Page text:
The following recap comes from DDB Hong Kong’s CSO Andreas Krasser during his experience at the Busan ADSTARS Festival.
The Busan ADSTARS Festival has attracted quite some attention over the past few years – not just because award submissions are free, but also due to its high-profile judges, speakers, and panelists from all around the globe, including Toby Talbot (Saatchi & Saatchi NZ), Anna Qvennerstedt (Forsman & Bodenfors), Matty Burton (Google Zoo), and Ari Halper (FCB NY) to name just a few.
And among this international, star-studded ensemble of Admen & women: a humbled moi, just psyched to take the stage in the country I used to call home for almost eight years.
‘Share creative solutions, change the world.’ This year’s festival ambition certainly put some pressure on its speakers. Paired with the forecast of a typhoon about to hit the Korean peninsula and a rather bumpy airplane ride from Hong Kong, ADSTARS, for me, got off to a slightly rough start. Luckily, the typhoon never really reached Busan. So, it was off to the Kick-Off Party for me!
Despite free booze & food, Psy impersonator performances (yes, Gangnam Style), and lucky-draw giveaways, the kick-off, however, never truly managed to kick in. It finally did though in a little bar called Fuzzy Navel, located near the beautiful Haeundae Beach promenade, which apparently has become the unofficial gathering spot for ADSTARS judges and speakers.
The next day (Day 2 of the festival) started with sunshine – no more sign of a typhoon.
Then tech rehearsal, sound check: check.
After a few more tweaks to my presentation slides and some much needed coffee, I just relaxed, kicked back, and enjoyed the day’s first panel discussion: “Creativity in Asia. Are We Pulling Our Weight?” in which Guan Hin Tay (JWT), Toby Talbot (Saatchi & Saatchi New Zealand), Woon Hoh (Hakuhodo Asia Pacific) and Angel Guerrero (Adobo Magazine) discussed the issue of Asia as a whole underperforming at global creative award shows. Shrinking budgets, talent drainage, and case study crafting skills were some of the key themes during this entertaining panel session.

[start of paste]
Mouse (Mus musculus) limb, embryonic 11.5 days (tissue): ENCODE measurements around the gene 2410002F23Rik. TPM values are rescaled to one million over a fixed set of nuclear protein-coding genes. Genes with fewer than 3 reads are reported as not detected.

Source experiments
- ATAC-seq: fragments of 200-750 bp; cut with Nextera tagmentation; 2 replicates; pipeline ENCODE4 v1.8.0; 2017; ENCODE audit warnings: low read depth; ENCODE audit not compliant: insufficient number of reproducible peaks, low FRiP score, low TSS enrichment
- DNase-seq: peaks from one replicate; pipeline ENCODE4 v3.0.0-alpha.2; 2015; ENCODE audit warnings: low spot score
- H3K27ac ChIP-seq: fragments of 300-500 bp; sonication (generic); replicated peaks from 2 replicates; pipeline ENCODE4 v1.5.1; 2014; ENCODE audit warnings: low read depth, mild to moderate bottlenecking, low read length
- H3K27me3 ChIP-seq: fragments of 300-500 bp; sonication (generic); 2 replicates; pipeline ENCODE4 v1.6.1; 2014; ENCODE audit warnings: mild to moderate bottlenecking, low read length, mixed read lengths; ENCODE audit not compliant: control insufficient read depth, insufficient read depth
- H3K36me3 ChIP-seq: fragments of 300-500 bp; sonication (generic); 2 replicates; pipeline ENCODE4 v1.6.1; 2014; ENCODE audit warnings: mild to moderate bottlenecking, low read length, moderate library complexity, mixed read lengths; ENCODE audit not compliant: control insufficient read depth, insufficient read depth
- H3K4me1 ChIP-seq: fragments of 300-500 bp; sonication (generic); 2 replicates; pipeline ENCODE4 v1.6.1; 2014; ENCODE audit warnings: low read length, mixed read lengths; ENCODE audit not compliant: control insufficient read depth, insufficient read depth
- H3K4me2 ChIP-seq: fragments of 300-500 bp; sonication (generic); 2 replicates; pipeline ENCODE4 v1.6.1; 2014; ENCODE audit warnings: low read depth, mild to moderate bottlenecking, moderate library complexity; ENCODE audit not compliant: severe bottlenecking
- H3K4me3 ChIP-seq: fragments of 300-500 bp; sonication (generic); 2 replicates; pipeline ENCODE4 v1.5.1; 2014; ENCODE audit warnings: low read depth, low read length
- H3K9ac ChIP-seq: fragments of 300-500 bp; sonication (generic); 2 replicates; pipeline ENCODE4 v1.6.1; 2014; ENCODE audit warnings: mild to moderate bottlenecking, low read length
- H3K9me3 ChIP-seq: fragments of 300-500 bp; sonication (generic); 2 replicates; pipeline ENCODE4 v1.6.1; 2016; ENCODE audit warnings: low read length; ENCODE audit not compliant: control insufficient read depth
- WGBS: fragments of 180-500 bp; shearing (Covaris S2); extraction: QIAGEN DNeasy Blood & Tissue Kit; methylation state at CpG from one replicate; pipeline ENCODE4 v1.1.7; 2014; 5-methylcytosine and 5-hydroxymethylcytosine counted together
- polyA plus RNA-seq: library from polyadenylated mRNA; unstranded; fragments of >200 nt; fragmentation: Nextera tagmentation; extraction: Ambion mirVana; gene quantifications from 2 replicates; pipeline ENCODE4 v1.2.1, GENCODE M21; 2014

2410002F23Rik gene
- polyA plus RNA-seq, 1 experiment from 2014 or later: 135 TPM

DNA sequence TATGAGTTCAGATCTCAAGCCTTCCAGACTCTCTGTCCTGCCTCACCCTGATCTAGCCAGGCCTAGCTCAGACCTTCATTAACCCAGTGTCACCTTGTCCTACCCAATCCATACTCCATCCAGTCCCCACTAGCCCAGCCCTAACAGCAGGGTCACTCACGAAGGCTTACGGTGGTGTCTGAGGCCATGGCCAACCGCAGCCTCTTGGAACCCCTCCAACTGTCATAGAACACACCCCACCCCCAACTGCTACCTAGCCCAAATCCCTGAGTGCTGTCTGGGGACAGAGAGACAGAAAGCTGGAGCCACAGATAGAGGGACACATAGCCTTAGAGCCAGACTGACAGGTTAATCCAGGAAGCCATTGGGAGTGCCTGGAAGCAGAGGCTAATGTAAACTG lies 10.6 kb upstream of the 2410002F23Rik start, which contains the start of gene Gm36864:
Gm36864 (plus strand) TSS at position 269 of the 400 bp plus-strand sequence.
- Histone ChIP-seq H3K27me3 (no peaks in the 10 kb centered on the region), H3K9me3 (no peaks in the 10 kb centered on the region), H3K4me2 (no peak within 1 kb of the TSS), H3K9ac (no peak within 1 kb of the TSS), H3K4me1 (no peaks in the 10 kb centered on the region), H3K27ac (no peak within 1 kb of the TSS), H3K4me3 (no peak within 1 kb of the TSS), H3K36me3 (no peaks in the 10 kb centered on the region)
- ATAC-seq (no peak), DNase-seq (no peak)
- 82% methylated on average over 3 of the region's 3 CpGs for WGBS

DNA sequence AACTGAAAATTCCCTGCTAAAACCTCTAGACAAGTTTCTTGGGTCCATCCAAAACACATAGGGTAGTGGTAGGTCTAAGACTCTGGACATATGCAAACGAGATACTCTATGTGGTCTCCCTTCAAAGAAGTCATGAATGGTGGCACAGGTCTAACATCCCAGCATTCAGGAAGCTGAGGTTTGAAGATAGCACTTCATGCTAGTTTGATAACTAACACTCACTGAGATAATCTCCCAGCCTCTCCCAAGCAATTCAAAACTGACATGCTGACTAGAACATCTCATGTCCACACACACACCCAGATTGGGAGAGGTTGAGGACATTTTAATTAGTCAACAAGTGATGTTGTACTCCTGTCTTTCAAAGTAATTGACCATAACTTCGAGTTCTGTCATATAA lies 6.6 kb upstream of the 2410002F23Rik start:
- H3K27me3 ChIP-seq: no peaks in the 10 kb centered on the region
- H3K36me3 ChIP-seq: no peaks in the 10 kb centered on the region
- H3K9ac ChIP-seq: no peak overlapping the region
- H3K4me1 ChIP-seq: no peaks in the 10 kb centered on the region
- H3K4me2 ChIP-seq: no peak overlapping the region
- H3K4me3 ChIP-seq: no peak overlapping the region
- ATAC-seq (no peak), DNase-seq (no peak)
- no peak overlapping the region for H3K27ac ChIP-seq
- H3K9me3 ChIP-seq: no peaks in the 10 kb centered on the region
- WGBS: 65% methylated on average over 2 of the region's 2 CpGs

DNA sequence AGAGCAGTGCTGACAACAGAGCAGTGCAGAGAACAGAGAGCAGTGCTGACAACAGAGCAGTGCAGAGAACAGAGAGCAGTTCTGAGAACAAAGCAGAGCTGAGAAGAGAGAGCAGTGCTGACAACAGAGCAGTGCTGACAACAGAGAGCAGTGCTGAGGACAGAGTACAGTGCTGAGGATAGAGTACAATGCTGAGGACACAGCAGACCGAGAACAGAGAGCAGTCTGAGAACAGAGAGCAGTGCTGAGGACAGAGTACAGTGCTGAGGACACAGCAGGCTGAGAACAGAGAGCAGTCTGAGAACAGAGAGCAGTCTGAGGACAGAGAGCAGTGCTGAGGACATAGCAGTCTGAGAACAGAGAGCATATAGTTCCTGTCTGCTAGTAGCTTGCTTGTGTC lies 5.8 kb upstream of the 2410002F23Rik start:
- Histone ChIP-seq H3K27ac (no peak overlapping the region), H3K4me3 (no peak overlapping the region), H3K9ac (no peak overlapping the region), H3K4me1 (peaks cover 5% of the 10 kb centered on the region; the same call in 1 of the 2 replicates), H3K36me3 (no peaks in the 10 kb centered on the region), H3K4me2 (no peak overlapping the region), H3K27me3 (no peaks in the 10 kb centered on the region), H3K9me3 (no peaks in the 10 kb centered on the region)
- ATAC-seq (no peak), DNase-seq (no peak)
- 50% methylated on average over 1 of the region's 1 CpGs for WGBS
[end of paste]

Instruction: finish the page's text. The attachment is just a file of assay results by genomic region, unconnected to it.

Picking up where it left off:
Tough act to follow…but I had no other choice. So, here I was, hosting a couples therapy session for Strategists and Creatives.
Prior to my talk, I had surveyed 103 planners and creatives in Asia to understand how these two parties thought of each other and what they wanted from each other in this particular part of the world. Some planners described the creatives they worked with in the past as ‘defensive’ and ‘challenging.’ Similarly, some creatives thought of their previous strategic counterparts as ‘theory-led’ and ‘tactical.’ Luckily, both sides, however, agreed that strategists and creatives do need each other. When it came to casting the future, this mutual need became even more obvious with planners and creatives finally agreeing on something: Strategy & Creative is the new Art & Copy! For more details, see my slide deck here.
I concluded with four final tips to salvage the relationship between strategists and creatives in Asia, answered a few questions, got a caffeine top-up, and off I was again, missing not only half of the festival and the entire awards ceremony, but also heaps of legendary parties (so I’ve been told).
Despite having been at ADSTARS for only one and a half days, it surely left an impression on me. In terms of logistics, planning, and facilities, the festival still has quite a few things to iron out, but when it comes to ambition, vision, and philosophy, it certainly has its heart in the right place.